Ferraro said he supported the growth restrictions when they came before the council in 1979, “much to the disappointment of some of my friends.”

“It was very contentious,” he said. “One (friend) in particular never forgave me up until the day he passed away.”

Ferraro also presided over the 1995 acquisition of 200 square miles of vacant federal land south and west of the Boulder City Airport. The purchase for $12 an acre made Boulder City the largest incorporated city in Nevada and one of the 50 largest cities in the nation in terms of land area.

Ferraro retired from American Pacific in 2000. He has now served on the City Council as long as he has done anything else in his professional life.

His tenure has not been without controversy, however.

Ferraro has weathered several ethics complaints, including one accusing him of a conflict of interest for voting on a project worked on by his son, Greg Ferraro, a prominent lobbyist and political consultant in Nevada.

The mayor and other council members also have been criticized for pushing the construction of Boulder Creek, a second municipal golf course that has lost millions since it opened in 2003.

“Obviously, the golf course has been a catastrophe for the city,” said Sherman Rattner, an outspoken regular at City Council meetings.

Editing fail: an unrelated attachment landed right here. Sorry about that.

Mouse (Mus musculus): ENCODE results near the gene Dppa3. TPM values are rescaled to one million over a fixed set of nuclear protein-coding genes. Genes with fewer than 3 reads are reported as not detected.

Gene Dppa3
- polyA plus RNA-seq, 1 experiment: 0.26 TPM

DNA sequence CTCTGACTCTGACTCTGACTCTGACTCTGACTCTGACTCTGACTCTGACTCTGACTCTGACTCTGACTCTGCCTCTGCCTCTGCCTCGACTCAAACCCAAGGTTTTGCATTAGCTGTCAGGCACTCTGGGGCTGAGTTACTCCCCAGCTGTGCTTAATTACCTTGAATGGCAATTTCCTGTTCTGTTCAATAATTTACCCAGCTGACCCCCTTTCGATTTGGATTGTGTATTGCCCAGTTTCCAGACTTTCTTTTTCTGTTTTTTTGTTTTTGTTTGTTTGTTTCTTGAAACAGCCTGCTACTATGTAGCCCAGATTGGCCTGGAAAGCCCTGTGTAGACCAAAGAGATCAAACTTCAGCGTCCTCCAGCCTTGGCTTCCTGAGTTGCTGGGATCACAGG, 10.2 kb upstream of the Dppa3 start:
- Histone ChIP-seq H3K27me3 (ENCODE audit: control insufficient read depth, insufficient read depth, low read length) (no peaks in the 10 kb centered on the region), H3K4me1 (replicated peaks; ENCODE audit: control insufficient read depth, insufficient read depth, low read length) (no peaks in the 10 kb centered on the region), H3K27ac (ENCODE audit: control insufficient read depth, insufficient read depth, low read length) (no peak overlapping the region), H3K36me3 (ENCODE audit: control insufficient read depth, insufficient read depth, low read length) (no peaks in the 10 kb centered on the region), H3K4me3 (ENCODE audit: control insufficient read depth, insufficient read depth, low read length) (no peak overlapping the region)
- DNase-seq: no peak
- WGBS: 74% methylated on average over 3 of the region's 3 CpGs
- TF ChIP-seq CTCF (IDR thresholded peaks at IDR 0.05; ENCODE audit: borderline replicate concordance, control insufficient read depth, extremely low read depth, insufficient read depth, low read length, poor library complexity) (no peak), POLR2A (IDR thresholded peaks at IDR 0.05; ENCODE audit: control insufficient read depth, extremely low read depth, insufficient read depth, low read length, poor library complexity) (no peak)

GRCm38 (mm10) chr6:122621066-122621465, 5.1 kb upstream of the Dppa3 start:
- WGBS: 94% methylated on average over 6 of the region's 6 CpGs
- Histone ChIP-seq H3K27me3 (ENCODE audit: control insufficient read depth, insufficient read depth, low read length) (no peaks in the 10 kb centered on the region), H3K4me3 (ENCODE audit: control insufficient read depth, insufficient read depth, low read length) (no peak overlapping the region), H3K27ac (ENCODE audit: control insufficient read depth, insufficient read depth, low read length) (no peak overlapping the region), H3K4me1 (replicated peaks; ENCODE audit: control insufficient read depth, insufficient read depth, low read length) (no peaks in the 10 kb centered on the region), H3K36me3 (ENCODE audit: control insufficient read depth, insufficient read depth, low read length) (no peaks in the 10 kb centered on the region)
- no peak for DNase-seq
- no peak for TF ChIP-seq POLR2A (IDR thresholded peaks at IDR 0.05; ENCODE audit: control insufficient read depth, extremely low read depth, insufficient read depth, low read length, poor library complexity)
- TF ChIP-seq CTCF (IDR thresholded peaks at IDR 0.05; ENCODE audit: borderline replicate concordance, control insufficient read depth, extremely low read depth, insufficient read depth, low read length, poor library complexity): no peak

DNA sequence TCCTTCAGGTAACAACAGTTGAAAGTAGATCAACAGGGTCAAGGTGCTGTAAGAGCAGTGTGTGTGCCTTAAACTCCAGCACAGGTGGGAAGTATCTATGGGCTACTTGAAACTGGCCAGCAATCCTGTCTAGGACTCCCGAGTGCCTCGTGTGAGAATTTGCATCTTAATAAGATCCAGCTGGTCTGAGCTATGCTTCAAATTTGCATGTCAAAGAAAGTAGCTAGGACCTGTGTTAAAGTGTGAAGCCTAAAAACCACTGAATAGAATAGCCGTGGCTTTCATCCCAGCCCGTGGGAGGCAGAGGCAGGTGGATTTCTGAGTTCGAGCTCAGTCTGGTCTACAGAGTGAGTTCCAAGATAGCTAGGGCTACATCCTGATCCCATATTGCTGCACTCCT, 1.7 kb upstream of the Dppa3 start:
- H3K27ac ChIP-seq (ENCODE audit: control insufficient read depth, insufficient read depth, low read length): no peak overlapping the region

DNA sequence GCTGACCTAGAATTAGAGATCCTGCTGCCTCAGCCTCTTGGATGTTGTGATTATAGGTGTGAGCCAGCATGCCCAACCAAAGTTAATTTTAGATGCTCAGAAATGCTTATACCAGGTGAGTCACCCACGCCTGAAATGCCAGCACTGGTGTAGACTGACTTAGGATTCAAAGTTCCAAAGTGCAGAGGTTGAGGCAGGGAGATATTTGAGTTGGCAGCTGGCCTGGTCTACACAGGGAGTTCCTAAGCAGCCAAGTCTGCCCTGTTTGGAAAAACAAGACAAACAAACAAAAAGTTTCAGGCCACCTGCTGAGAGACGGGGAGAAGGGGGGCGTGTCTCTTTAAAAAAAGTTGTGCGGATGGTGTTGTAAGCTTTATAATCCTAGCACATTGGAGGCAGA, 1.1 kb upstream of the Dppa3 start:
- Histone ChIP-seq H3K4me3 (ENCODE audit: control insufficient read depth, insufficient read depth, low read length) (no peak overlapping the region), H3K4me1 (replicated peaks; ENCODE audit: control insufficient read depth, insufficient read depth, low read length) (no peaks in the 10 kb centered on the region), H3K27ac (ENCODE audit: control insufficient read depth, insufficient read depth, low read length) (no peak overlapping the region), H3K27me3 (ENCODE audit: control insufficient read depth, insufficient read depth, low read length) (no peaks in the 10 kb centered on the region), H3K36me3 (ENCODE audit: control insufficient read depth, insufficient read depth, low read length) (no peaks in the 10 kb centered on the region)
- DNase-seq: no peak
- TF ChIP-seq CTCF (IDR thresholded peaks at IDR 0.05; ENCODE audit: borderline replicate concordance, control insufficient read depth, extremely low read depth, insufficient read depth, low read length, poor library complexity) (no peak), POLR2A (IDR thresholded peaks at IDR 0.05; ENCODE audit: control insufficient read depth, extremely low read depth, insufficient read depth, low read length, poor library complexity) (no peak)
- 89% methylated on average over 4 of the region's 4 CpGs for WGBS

But Rattner and other frequent critics of Ferraro had little negative to say about the man himself as he prepares to step down.

Rattner called Ferraro a “gentleman” and “consummate politician.”

“It’s almost like he’s straight out of central casting to play the role of mayor. He played that role perfectly; there’s no two ways about it.”

Bill Smith, who lost to Ferraro by 18 votes during the 2003 mayoral election and lost to him again during a failed 2004 recall, said he is content to let his old nemesis leave office in peace.

“As you well know, I have not agreed with him in many ways but he must have something going for him to be re-elected so many times,” Smith said in an e-mail. “If he was running for re-election, my answer would be very different.”

Ferraro figures he spent 30 to 40 hours a week being mayor over the years. For all that work, he earned “about 60 cents an hour,” he said.

Asked why he would bother, Ferraro said, “It’s pure dedication and the desire to serve the people.”

“You can put as much into it as you want or as little time as the voters will let you get away with,” he said. “I have no regrets.”